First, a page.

The Matter of the Mind addresses and illuminates the relationship between psychology and neuroscience by focusing on the topic of reduction. Written by leading philosophers in the field Discusses recent theorizing in the mind-brain sciences and reviews and weighs the evidence in favour of reductionism against the backdrop of recent important advances within psychology and the neurosciences Collects the latest work on central topics where neuroscience is now making inroads in traditional psychological terrain, such as adaptive behaviour, reward systems, consciousness, (...)
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  37. added 2014-03-26
    Understanding Neural Complexity: A Role for Reduction. [REVIEW]John Bickle - 2001 - Minds and Machines 11 (4):467-481.
    Psychoneural reduction is under attack again, only this time from a former ally: cognitive neuroscience. It has become popular to think of the brain as a complex system whose theoretically important properties emerge from dynamic, non-linear interactions between its component parts. ``Emergence'' is supposed to replace reduction: the latter is thought to be incapable of explaining the brain qua complex system. Rather than engage this issue at the level of theories of reduction versus theories of emergence, I here emphasize a (...)
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  38. added 2014-03-21
    The Brain's 'New' Science: Psychology, Neurophysiology, and Constraint.Gary Hatfield - 2000 - Philosophy of Science 67 (3):388-404.
    There is a strong philosophical intuition that direct study of the brain can and will constrain the development of psychological theory. When this intuition is tested against case studies on the neurophysiology and psychology of perception and memory, it turns out that psychology has led the way toward knowledge of neurophysiology. An abstract argument is developed to show that psychology can and must lead the way in neuroscientific study of mental function. The opposing intuition is based on mainly weak arguments (...)
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  39. added 2014-03-21
    Two Radical Neuron Doctrines.Alex Byrne - 1999 - Behavioral and Brain Sciences 22 (5):833-833.
    G&S describe the radical neuron doctrine in a number of slightly different ways, and we think this hides an important distinction. On the one hand, the radical neuron doctrine is supposed to have the consequence "that a successful theory of the mind will make no reference to anything like the concepts of linguistics or the psychological sciences as we currently understand them", and so Chomskyan linguistics "is doomed from the beginning" (sect. 2.2.2, paras. 2,3).[1] (Note that `a successful theory' must (...)
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  40. added 2014-03-20
    Resisting Ruthless Reductionism: A Commentary on Bickle.Tim Bayne & Jordi FernÁndez - 2005 - Phenomenology and the Cognitive Sciences 4 (3):239-48.
    Philosophy and Neuroscience is an unabashed apologetic for reductionism in philosophy of mind. Bickle chides his fellow philosophers for their ignorance of mainstream neuroscience, and promises them that a subscription to Cell, Neuron, or any other journal in mainstream neuroscience will be amply rewarded. Rather than being bogged down in the intricacies of two-dimensional semantics or the ontology of properties, philosophers of mind need to get neuroscientifically informed and ruthlessly reductive.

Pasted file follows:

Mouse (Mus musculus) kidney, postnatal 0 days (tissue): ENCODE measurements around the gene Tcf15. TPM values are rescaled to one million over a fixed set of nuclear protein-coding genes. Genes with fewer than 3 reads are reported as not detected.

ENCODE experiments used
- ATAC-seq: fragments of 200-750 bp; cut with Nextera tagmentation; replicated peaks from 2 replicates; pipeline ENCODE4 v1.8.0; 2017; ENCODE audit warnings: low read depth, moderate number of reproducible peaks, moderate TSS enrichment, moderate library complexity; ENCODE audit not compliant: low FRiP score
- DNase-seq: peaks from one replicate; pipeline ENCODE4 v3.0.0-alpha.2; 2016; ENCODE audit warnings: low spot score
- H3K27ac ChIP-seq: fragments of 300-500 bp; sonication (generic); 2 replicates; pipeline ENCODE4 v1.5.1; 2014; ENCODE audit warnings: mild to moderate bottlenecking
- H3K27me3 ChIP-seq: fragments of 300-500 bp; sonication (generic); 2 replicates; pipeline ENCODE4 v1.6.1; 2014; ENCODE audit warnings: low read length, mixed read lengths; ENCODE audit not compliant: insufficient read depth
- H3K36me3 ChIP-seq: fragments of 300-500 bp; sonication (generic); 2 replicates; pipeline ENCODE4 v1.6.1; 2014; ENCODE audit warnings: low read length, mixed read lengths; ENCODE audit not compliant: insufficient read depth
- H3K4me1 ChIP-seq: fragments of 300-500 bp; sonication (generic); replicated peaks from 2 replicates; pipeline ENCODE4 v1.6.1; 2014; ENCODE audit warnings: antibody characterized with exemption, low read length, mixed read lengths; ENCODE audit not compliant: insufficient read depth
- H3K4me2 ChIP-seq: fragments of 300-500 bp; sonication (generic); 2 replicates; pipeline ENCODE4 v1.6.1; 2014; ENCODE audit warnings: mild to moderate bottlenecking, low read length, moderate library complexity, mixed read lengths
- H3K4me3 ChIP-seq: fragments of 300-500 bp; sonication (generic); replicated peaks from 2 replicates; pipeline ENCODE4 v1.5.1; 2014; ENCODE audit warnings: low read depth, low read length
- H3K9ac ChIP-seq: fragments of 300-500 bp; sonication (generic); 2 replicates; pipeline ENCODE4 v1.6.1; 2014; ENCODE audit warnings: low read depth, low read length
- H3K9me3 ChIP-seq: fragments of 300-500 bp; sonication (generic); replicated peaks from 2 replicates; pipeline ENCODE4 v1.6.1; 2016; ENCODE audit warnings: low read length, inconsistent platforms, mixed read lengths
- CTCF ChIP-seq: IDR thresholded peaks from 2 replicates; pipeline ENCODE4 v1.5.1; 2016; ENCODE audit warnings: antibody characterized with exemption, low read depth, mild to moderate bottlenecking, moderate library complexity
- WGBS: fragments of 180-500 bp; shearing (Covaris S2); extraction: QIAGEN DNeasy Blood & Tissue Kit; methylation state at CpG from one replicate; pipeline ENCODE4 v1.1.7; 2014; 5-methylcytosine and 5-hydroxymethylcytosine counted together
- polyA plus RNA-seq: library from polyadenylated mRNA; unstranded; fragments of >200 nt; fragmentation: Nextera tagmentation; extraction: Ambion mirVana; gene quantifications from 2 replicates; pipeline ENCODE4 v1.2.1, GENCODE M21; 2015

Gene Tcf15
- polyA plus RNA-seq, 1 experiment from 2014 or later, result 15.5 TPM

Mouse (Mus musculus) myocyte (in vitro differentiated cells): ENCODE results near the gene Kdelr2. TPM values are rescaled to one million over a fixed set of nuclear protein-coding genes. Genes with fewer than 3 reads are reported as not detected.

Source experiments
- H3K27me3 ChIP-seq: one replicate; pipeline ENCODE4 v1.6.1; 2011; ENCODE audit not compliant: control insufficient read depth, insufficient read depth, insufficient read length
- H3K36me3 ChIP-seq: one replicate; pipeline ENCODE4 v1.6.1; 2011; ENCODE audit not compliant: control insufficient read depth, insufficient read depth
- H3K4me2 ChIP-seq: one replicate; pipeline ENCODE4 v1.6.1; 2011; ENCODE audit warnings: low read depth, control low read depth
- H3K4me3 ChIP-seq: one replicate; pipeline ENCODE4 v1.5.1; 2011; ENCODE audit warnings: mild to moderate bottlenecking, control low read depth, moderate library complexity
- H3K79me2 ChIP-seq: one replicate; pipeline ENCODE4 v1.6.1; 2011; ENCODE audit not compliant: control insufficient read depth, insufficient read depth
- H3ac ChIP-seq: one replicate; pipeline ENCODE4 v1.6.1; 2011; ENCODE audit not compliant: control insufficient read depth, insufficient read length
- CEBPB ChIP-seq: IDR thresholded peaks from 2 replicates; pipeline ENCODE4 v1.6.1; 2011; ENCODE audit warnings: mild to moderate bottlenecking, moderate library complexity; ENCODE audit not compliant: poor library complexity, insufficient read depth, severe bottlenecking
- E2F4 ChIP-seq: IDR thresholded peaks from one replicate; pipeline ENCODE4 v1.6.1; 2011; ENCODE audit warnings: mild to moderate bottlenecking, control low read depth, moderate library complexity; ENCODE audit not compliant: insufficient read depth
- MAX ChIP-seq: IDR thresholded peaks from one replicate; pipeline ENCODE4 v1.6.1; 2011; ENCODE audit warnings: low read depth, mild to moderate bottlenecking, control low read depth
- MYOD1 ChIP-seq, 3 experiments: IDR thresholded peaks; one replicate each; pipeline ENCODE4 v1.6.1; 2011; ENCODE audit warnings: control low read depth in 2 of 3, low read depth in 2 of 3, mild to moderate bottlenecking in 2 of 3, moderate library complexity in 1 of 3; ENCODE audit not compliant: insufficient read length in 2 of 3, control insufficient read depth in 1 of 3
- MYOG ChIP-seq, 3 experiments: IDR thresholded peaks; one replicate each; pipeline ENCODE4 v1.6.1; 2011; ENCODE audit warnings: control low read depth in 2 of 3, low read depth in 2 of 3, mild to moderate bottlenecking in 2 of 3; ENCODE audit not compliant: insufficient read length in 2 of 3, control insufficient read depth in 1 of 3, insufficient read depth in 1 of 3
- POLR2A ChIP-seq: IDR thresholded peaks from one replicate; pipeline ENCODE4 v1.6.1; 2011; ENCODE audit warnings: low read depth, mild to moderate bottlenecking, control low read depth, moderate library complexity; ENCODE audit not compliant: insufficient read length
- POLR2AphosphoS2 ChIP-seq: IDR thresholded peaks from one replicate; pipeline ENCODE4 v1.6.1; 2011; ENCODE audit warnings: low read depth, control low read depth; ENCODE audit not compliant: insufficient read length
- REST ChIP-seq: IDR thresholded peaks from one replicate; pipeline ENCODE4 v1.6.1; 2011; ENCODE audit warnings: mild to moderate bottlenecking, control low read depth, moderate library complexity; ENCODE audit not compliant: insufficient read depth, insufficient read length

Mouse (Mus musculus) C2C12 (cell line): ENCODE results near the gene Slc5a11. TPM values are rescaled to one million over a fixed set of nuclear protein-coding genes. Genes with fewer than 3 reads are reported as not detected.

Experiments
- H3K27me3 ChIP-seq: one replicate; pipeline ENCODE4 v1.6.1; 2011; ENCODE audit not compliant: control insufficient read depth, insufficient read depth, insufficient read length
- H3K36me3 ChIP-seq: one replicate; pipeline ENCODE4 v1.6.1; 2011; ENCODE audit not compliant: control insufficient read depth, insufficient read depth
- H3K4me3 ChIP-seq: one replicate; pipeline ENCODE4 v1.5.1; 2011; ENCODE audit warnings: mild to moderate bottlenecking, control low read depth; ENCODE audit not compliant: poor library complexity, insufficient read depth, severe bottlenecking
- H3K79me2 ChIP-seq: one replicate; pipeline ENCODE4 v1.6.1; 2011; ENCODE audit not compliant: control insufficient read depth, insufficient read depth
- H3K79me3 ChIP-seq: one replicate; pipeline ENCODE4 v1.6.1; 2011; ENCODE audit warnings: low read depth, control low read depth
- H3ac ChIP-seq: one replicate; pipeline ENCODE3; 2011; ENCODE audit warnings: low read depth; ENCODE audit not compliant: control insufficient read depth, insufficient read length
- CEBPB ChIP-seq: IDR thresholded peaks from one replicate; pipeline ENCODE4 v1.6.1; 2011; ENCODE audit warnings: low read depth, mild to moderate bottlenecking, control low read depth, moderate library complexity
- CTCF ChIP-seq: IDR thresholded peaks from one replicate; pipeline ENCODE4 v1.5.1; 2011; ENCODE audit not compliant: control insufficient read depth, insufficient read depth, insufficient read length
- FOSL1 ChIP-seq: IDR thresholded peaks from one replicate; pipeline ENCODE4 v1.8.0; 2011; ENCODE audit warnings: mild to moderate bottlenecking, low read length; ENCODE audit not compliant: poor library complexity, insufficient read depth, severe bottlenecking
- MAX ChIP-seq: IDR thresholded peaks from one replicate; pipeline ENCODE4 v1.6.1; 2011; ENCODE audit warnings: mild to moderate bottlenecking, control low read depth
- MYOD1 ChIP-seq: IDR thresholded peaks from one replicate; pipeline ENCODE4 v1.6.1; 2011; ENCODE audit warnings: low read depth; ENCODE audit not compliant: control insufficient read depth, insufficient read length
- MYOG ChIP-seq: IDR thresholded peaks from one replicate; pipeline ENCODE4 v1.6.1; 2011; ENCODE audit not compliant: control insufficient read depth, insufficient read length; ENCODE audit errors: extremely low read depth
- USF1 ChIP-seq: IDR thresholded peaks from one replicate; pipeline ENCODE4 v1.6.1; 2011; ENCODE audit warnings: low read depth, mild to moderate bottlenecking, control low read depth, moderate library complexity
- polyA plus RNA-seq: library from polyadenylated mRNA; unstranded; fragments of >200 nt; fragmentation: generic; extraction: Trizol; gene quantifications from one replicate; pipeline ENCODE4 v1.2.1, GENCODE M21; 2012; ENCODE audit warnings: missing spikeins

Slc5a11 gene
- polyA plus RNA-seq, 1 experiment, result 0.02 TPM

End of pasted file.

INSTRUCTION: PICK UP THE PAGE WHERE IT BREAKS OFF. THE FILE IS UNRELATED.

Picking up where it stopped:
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  41. added 2014-03-20
    Coherence Between Theories.Mohamed Elsamahi - 2005 - Canadian Journal of Philosophy 35 (2):331-352.
    This paper argues that conceptual factors are as important as empirical factors in theory acceptance. Coherence between a new theory that is assessed for acceptance and the existing (established) theories in the same domain is among such conceptual factors. For example, a new theory about spectroscopy that does not cohere with established theories of spectroscopy is unlikely to be accepted, even if it was supported by empirical considerations. It is argued that a new theory coheres with a group of established (...)
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  42. added 2014-03-18
    Interlevel Experiments and Multilevel Mechanisms in the Neuroscience of Memory.Carl F. Craver - 2002 - Philosophy of Science Supplemental Volume 69 (3):S83-S97.
    The dominant neuroscientific theory of spatial memory is, like many theories in neuroscience, a multilevel description of a mechanism. The theory links the activities of molecules, cells, brain regions, and whole organisms into an integrated sketch of an explanation for the ability of organisms to navigate novel environments. Here I develop a taxonomy of interlevel experimental strategies for integrating the levels in such multilevel mechanisms. These experimental strategies include activation strategies, interference strategies, and additive strategies. These strategies are mutually reinforcing, (...)
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  43. added 2014-03-14
    Molecular Neuroscience to My Rescue (Again): Reply to Looren de Jong and Schouten.John Bickle - 2005 - Philosophical Psychology 18 (4):487-494.